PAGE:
Seamstresses and embroiders at Two Neighbours meet bi-annually / Two Neighbors

The clothing brand is trying to unite Palestinians and Israelis against the odds 

In a nation as fraught with political tensions as Israel, something as basic as a thread tied to a needle can make a difference to a person's life. At least that is theory of Adeem Amro and Segal Kirsch: the co-founders of the Two Neighbors fashion initiative.

Two Neighbors specialises in modern, minimalist clothing embellished with embroidery. The womenswear pieces are stitched by Israeli seamstresses who learned their trade in the former Soviet Union and have been sewing since the age of 13. And each garment features embroidery by the members of a Palestinian women’s collective in the south Hebron Hills. Almost 50 women are currently working with the brand. 

Two Neighbors is the brainchild of a suitably eclectic pair. Amro, the Palestinian Manager lives in East Jerusalem and grew up in Jordan and Hebron, while the Israeli Manager, Kirsch, lives in Modiin, was born in Jerusalem and spent her childhood in southern Israel.  

“We believe creativity and fashion are an international language," says Kirch. "They can be a bridge between cultures and a means to spread a vision of common human values and peace."

“The women in Two Neighbors have grown to respect and love each other” she adds. “We feel that we have more in common than things that differ. We hope, with selling  our products, we can widen the circle of people involved.”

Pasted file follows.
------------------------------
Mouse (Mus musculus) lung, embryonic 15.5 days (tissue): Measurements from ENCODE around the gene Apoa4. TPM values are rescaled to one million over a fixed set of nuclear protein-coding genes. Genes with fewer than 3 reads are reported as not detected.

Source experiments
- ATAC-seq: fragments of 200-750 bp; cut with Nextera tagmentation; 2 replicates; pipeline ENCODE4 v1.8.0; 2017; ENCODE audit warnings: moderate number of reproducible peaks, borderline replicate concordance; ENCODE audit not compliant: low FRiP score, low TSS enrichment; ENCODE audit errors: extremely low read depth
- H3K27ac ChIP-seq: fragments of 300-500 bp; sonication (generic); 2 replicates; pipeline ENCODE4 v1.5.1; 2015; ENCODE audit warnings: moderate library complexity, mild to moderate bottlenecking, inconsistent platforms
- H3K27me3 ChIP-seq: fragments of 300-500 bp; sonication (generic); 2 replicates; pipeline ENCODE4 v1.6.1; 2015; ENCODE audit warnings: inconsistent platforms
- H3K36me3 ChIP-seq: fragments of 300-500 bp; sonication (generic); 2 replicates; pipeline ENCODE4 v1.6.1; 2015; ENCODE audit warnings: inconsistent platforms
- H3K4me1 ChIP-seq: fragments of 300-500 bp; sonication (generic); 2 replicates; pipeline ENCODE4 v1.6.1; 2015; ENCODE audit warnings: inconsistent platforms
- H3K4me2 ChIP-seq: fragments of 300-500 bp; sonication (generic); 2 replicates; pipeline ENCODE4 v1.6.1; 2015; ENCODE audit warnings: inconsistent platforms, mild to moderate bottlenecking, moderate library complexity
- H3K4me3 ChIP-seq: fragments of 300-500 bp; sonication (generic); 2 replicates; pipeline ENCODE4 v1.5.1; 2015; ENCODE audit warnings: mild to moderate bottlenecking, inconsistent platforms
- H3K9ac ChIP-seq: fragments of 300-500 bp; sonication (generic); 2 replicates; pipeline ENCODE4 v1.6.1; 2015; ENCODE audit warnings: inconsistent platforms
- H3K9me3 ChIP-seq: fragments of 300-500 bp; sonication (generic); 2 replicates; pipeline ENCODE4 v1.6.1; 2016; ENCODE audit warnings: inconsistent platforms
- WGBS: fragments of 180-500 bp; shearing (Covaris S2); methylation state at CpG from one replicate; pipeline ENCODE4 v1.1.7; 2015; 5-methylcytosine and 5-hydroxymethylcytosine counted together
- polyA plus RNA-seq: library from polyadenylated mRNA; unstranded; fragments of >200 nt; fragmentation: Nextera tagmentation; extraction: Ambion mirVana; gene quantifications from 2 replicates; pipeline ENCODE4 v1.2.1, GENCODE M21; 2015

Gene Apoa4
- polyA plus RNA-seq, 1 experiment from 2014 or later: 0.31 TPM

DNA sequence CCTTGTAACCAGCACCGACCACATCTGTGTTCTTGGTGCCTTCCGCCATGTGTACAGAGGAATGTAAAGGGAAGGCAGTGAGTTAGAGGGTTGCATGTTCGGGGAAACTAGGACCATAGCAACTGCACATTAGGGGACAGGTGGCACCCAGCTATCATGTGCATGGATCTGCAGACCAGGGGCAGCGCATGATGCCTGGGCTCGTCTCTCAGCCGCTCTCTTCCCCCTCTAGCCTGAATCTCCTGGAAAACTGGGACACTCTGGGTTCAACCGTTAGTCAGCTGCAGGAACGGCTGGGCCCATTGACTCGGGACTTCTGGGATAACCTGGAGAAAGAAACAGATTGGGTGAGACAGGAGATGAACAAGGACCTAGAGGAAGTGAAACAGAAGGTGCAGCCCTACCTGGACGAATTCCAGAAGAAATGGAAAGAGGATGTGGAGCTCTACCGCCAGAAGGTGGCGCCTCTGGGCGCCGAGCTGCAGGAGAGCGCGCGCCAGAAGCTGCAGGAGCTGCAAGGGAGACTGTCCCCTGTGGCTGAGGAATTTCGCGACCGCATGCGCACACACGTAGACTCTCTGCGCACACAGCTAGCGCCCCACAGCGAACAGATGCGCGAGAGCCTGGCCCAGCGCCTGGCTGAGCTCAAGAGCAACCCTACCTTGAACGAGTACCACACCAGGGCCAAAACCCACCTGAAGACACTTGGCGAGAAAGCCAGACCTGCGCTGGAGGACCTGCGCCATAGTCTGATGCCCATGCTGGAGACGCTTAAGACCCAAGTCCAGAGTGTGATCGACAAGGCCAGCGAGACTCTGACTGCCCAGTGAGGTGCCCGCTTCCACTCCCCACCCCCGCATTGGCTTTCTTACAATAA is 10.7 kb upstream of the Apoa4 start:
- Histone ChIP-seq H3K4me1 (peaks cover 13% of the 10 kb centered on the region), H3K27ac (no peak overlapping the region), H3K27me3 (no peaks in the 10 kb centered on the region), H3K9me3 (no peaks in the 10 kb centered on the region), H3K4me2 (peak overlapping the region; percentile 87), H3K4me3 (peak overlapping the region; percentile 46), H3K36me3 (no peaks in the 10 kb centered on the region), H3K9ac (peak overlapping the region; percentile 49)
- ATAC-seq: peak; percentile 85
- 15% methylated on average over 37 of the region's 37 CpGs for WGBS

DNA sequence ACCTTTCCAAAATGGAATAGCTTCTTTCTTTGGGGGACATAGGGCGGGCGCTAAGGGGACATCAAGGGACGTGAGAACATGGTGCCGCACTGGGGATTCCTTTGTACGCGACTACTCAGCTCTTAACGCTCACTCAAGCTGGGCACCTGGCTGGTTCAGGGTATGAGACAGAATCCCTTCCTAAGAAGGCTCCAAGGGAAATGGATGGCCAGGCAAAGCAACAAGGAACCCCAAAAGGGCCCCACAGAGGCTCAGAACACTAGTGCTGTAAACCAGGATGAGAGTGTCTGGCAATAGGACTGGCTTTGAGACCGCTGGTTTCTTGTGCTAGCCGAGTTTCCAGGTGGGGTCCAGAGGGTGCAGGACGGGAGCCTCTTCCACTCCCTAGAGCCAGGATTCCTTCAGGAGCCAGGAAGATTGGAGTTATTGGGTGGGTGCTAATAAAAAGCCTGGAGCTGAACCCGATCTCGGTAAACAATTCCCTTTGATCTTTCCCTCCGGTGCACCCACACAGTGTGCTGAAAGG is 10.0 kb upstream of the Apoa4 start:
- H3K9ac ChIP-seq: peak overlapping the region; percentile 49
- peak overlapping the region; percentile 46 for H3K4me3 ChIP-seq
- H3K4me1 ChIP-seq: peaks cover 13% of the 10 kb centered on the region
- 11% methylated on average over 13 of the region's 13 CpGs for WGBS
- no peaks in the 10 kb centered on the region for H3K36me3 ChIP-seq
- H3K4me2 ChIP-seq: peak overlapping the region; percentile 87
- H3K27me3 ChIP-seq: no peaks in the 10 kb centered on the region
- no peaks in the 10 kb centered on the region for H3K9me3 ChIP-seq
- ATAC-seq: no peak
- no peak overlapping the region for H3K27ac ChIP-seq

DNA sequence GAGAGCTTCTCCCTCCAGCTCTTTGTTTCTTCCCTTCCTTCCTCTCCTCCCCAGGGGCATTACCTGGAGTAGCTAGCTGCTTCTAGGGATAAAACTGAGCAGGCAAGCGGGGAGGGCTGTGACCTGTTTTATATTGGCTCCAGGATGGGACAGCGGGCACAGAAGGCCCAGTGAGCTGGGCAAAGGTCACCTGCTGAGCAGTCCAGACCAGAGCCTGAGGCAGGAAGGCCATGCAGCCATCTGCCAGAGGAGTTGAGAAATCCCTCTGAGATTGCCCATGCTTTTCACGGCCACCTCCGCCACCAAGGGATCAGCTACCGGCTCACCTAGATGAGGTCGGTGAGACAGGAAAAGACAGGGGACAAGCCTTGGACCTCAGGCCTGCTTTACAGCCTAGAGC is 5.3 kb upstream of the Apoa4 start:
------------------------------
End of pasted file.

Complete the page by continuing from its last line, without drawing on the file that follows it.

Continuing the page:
Two Neighbors was established at the Global Village Square. These weekend meetings held by the Centre for Emerging Futures non-profit aim to bring Palestinians and Israelis together and encourage both communities to establish partnerships and joint projects. Two Neighbors was just a kernel of an idea eight years ago, and was established as a fashion brand in 2013 when the two women launched their first Kickstarter-funded collection.

Their tagline - peace through the eye of a needle - is more hard-hitting than your average clothing brand's, and a reflection of the rawness of the conflict. 

Yet, the biggest hurdle for the women isn’t animosity between seamstresses and embroiderers, but rather the logistical issues presented by the complex living situation. Meeting in a mutual place where everyone feels comfortable and deciding on patterns that fit each garment - whether a matt blue jacket or a cream clutch bag - are the toughest aspects of the design process. Kirsch and Amro meet fortnightly, while the group of seamstresses and embroiderers meet bi-annually. Those meeting can be harder to set up, as the Palestinian women must secure permits and Israeli women face road closures and delays at checkpoints. 

"Commuting between Jerusalem and the west bank is very difficult," says Amro. "Both technically at times with the checkpoints, and closed roads. And emotional. Many times you feel as a second rated human," she says.

However, the women stress that Two Neighbors is not a political movement. 

“We might not all share the same solution, and not all know what the solution should be. But we all share the hope for a just agreement that will achieve peace and equality to both sides,” says Kirsch. 

“Our main concern, practically is marketing to sell enough dresses. This is crucial in order to provide income to the women working at Two Neighbors and bettering the next generations’ future.”